Welcome, Guest. Please login or register.
Did you miss your activation email?
May 26, 2017, 09:02:35 AM
Home Help Login Register
News:

CAP Talk  |  Operations  |  Tools of the trade  |  Topic: Radio Compliance, Radio Gear, Approval
0 Members and 1 Guest are viewing this topic.
Pages: [1] Print
Author Topic: Radio Compliance, Radio Gear, Approval  (Read 647 times)
Elkland
Newbie

Posts: 4
Unit: NER-PA-507

« on: April 18, 2017, 12:57:20 PM »

Hello all. Looking into getting a portable for our squadrons use. The Motorola Astro Saber seems to be the best route to go. Once the radio is purchased and programmed to CAP standards, do we have to go to Wing to get it approved for use? Also, the HT1250 and CDM-1250 series are marked as non-compliant. Any idea why they are not compliant? They would be really nice for CAP use.

More questions. I was told we were going to be sent a repeater to cover our area. Just wondering if CAP will choose a spot and say we are putting it here even if it a horrible spot. Or would they ask my squadron, as me being a Ham radio operator and knowing where all the good spots are, and put it where I would suggest. What size tower would they install. 10 foot pole or a 300 foot self supporting.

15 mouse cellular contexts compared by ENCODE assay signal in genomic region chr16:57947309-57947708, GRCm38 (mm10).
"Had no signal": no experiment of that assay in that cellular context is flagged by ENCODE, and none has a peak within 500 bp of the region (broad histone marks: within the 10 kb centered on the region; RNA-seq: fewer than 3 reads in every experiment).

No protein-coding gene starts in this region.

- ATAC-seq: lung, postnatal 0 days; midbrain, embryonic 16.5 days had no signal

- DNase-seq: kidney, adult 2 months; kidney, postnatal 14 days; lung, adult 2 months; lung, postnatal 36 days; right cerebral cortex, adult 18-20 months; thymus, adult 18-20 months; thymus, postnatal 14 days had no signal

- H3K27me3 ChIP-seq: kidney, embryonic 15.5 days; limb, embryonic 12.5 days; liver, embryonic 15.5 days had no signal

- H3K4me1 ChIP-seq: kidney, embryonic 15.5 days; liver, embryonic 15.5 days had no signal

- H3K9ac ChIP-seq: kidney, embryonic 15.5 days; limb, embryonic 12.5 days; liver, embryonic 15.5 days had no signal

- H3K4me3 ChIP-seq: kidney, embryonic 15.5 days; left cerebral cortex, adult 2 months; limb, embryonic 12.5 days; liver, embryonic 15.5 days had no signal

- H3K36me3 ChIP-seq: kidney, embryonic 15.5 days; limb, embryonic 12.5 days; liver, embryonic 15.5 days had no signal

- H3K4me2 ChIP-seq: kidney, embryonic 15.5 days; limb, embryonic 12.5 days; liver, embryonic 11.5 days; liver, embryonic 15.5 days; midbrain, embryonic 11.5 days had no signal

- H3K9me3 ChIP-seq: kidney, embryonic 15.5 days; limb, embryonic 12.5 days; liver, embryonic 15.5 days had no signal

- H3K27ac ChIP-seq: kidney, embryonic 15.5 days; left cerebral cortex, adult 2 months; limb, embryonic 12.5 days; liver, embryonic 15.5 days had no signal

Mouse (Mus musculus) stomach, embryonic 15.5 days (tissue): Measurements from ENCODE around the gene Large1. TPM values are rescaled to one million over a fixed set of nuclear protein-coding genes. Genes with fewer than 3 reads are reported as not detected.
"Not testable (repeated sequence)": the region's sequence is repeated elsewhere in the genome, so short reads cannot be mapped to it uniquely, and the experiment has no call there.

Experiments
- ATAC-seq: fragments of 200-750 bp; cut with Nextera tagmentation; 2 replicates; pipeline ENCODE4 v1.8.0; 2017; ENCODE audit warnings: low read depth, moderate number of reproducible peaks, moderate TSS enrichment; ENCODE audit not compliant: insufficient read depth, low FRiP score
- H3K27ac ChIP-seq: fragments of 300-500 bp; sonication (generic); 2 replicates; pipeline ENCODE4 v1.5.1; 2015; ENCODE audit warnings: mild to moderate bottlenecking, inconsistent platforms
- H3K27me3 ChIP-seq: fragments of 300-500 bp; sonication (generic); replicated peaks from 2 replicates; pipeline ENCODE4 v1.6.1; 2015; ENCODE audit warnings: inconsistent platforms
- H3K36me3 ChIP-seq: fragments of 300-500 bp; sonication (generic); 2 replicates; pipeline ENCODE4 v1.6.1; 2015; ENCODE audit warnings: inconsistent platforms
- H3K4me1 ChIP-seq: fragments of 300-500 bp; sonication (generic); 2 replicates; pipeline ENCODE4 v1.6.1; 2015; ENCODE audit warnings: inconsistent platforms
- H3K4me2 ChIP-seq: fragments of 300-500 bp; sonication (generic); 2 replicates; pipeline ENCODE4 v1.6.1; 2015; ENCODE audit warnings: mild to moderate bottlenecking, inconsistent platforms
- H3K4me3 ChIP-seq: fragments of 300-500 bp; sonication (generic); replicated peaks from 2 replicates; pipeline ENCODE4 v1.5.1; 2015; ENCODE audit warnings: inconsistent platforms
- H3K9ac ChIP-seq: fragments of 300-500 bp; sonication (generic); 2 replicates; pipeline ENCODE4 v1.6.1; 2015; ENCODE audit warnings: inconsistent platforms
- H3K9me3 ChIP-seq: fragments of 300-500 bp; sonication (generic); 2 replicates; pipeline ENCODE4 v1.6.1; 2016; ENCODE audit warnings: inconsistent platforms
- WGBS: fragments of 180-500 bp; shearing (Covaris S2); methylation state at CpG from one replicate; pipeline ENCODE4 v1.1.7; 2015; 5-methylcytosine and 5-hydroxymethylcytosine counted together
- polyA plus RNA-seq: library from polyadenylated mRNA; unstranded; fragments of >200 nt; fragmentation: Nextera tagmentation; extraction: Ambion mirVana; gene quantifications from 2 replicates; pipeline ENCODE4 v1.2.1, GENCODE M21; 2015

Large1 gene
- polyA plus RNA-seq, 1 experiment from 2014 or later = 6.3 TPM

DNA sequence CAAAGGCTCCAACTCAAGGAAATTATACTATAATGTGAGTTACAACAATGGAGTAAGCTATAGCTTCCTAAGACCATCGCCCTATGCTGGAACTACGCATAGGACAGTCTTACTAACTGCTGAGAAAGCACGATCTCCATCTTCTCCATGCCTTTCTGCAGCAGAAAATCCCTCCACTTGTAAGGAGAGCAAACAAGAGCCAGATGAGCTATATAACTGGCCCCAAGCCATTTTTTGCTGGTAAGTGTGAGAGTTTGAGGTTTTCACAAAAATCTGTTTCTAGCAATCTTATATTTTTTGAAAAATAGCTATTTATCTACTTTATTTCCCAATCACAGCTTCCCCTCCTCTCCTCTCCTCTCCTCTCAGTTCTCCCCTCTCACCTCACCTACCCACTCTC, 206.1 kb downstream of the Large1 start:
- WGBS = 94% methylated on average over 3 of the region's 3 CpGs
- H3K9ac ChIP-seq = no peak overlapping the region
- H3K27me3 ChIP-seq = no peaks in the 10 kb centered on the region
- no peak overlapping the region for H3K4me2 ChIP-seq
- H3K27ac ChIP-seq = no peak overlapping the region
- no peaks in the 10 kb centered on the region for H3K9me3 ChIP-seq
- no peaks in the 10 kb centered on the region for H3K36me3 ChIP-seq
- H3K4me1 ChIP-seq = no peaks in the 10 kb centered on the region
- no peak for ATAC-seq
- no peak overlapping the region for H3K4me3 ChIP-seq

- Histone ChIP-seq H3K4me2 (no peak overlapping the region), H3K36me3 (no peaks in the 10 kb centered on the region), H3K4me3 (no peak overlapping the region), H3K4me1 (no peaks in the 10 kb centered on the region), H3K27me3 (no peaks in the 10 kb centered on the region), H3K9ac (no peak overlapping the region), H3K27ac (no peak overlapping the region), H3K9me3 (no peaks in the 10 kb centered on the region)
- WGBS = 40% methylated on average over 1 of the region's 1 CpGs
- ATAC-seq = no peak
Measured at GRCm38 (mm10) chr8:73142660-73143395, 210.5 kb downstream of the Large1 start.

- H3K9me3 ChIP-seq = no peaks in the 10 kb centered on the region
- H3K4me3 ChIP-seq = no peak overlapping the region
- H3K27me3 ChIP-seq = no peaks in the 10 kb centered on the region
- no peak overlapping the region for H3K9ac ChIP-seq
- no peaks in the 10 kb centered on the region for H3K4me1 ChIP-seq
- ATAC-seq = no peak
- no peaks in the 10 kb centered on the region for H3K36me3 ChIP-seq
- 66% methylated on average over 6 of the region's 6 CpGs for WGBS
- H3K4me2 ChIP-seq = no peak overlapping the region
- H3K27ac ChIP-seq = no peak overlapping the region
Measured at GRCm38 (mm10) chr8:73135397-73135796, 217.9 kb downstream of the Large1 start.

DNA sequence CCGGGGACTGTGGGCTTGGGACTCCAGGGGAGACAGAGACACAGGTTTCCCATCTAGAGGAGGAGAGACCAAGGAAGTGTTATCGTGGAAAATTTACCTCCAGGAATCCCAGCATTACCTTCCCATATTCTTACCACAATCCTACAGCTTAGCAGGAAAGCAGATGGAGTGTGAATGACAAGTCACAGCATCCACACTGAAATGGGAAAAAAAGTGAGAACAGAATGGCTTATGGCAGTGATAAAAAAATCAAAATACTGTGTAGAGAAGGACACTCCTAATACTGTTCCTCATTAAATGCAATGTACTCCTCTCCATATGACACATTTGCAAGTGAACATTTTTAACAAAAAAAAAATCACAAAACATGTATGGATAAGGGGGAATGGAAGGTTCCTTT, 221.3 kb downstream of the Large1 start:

Logged
Eclipse
Too Much Free Time Award
***
Posts: 27,348

« Reply #1 on: April 18, 2017, 01:08:39 PM »

Hello all. Looking into getting a portable for our squadrons use. The Motorola Astro Saber seems to be the best route to go. Once the radio is purchased and programmed to CAP standards, do we have to go to Wing to get it approved for use?

Assuming it's purchased with corporate funds, it will need to go into ORMS, and if you expect it to get encryption keys, probably
before it can be programmed, as CAP will not provide the keys to PORs.  Whether it needs a "station license" varies by wing.

More questions. I was told we were going to be sent a repeater to cover our area. Just wondering if CAP will choose a spot and say we are putting it here even if it a horrible spot. Or would they ask my squadron, as me being a Ham radio operator and knowing where all the good spots are, and put it where I would suggest. What size tower would they install. 10 foot pole or a 300 foot self supporting.

Repeater placement is a complex and political exercise, and won't likely include input from your squadron unless you happen to be POC for a Sprint tower.
It is most likley being planned for the roof of a large office building or on an EMS or cell tower in your area.